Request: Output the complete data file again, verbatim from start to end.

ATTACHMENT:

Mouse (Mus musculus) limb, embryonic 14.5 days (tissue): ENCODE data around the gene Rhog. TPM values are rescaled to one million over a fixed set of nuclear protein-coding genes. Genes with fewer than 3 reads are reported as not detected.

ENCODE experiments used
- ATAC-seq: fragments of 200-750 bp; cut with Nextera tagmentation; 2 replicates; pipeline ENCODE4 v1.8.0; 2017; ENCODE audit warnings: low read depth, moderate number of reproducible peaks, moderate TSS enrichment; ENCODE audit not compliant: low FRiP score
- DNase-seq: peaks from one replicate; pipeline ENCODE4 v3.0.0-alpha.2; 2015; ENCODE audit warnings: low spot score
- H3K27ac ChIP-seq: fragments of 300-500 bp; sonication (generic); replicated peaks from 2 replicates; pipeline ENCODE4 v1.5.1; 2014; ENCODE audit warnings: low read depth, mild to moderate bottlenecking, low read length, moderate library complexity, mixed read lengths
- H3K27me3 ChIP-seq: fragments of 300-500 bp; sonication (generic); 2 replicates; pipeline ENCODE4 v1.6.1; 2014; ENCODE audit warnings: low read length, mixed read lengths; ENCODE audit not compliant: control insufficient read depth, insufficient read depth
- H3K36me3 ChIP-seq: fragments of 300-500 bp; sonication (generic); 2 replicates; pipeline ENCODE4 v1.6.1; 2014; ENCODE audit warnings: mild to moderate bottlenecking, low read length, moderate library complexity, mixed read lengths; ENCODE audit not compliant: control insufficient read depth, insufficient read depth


Mouse (Mus musculus) limb, embryonic 14.5 days (tissue): ENCODE data around the gene Rhog. TPM values are rescaled to one million over a fixed set of nuclear protein-coding genes. Genes with fewer than 3 reads are reported as not detected.

ENCODE experiments used
- ATAC-seq: fragments of 200-750 bp; cut with Nextera tagmentation; 2 replicates; pipeline ENCODE4 v1.8.0; 2017; ENCODE audit warnings: low read depth, moderate number of reproducible peaks, moderate TSS enrichment; ENCODE audit not compliant: low FRiP score
- DNase-seq: peaks from one replicate; pipeline ENCODE4 v3.0.0-alpha.2; 2015; ENCODE audit warnings: low spot score
- H3K27ac ChIP-seq: fragments of 300-500 bp; sonication (generic); replicated peaks from 2 replicates; pipeline ENCODE4 v1.5.1; 2014; ENCODE audit warnings: low read depth, mild to moderate bottlenecking, low read length, moderate library complexity, mixed read lengths
- H3K27me3 ChIP-seq: fragments of 300-500 bp; sonication (generic); 2 replicates; pipeline ENCODE4 v1.6.1; 2014; ENCODE audit warnings: low read length, mixed read lengths; ENCODE audit not compliant: control insufficient read depth, insufficient read depth
- H3K36me3 ChIP-seq: fragments of 300-500 bp; sonication (generic); 2 replicates; pipeline ENCODE4 v1.6.1; 2014; ENCODE audit warnings: mild to moderate bottlenecking, low read length, moderate library complexity, mixed read lengths; ENCODE audit not compliant: control insufficient read depth, insufficient read depth